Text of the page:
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Oversight committee reviews Referendum spending

Oct. 27, 2021



Referendum funds have support teachers and students during the pandemic and created a foundation for future success.

The Independent Citizens Referendum Oversight Committee (ICROC) met Tuesday to oversee revenue generated by the Pinellas County Schools Referendum.

Funds from the half-mill property tax boost reading, music and art programs; provide up-to-date technology and textbooks; and help recruit and retain quality teachers.

Last year, the Referendum generated about $48 million. Eighty percent of Referendum funds are allocated for teacher salaries. This school year, teachers are receiving a salary supplement of $5,375, an increase of $144 over last year.

Charter schools are public schools and will receive Referendum funding based on their student enrollment.

At the meeting, program supervisors shared reports with committee members, detailing how Referendum funds were spent several months last fiscal year. Some of the key expenditures include:

  • Quality art materials and supplies
  • Music, theater and dance equipment
  • Opportunities for students to collaborate with professional artists and performers
  • Digital art labs and performing arts technology
  • Literacy intervention programs for struggling readers
  • Teacher training opportunities
  • Interactive whiteboards and projectors
  • Educational software and electronic books

The Referendum has played a key role in providing technology for classrooms and increasing software applications, said Director Media, Text and Digital Learning Dr. Connie Kolosey.

During the pandemic, the district recognized the necessity of providing computers for all students. We launched an initiative called PCS Connects to make this goal a reality. And Referendum-funded Technology Integration Coordinators helped get teachers up to speed on virtual education and online tools that support the expansion of digital learning.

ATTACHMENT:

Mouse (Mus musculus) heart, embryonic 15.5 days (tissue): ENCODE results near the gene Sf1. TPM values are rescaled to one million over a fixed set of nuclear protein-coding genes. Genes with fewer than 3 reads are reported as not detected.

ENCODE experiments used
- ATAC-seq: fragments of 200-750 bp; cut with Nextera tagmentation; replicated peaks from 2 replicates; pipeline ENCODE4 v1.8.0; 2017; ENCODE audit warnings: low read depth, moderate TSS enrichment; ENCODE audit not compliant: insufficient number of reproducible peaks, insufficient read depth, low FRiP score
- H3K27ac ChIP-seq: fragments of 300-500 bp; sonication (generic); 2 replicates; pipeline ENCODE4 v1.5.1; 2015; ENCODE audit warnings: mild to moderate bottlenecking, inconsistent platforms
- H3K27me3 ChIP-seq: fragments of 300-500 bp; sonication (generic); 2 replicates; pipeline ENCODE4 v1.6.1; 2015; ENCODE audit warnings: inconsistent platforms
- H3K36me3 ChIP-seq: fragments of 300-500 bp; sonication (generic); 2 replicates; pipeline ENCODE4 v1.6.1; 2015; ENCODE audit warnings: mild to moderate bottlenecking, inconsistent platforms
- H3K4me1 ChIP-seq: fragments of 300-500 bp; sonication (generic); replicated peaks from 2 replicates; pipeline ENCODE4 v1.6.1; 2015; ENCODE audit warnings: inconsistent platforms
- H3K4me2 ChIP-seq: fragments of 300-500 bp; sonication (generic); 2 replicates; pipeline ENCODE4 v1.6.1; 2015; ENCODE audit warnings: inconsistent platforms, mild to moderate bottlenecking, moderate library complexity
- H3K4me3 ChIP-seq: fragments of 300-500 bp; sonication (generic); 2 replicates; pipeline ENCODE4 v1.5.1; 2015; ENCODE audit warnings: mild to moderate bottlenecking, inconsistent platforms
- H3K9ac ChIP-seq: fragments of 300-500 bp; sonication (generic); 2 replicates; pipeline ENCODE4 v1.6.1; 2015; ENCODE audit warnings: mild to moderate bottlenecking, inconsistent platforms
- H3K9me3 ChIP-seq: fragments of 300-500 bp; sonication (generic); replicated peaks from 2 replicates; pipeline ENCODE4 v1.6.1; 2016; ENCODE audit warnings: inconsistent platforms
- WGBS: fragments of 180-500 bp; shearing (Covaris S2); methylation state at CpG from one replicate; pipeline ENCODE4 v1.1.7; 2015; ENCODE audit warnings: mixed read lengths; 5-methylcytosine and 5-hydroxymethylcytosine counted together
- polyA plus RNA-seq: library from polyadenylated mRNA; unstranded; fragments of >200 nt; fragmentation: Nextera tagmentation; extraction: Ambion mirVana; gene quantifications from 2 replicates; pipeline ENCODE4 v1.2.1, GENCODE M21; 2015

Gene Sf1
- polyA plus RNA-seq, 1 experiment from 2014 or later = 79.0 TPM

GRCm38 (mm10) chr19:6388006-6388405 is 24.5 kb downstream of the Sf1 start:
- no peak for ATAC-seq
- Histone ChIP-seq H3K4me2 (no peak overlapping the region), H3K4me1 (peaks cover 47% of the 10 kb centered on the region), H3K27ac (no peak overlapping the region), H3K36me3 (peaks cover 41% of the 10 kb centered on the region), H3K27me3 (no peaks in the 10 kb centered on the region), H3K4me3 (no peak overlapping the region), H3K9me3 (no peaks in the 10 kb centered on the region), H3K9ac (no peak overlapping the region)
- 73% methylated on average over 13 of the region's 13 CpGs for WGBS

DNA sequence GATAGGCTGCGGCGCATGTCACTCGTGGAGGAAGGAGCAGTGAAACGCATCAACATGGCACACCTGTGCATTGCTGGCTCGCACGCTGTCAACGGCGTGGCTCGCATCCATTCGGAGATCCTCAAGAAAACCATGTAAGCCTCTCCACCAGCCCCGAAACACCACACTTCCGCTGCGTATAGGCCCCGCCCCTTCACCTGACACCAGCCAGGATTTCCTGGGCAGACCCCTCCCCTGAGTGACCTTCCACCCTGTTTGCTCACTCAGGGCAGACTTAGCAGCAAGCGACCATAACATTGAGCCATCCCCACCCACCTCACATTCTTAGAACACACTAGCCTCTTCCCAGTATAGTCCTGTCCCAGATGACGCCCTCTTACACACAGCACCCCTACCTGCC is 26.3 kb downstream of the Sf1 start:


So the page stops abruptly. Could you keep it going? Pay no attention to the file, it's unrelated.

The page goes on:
The Referendum also helped us alleviate expected learning declines, sometimes referred to as the “COVID slide,” said Elementary Reading and Language Arts Specialist Holly Slaughter. Her department also partnered with the Digital Learning department to develop digital content for classes and simultaneous teaching. Referendum dollars supported that work. Funding from the Referendum also helped the district cover printing and training costs to prepare teachers for the new state standards.

Staff members also talked about challenges they faced early this year, especially from January through March. PreK-12 Visual Arts Specialist Jonathan Ogle shared that we hosted significantly fewer field trips during that time because of the pandemic. Some museums were not allowing them at all. We also faced issues with covering classes and securing chaperones, he said.

But there have been bright spots. We were able to have all 22 of our student art exhibitions. And by summer, 400 students enrolled in PCS Summer Art Camps.

As we acclimated to a new normal, there was an uptick in equipment requests and band and choral activities, said PreK-12 Performing Arts Specialist Ajori Spencer.

We brought back the in-person Referendum music camp called Ignite Camp and doubled the number of students participating.

Spencer, who founded the successful camp, said he was glad that the program provided a positive transition to in-person learning for students who were previously learning from home.

"For some of the students, that really was their bridge back to school," he said.

Learn more about the Referendum at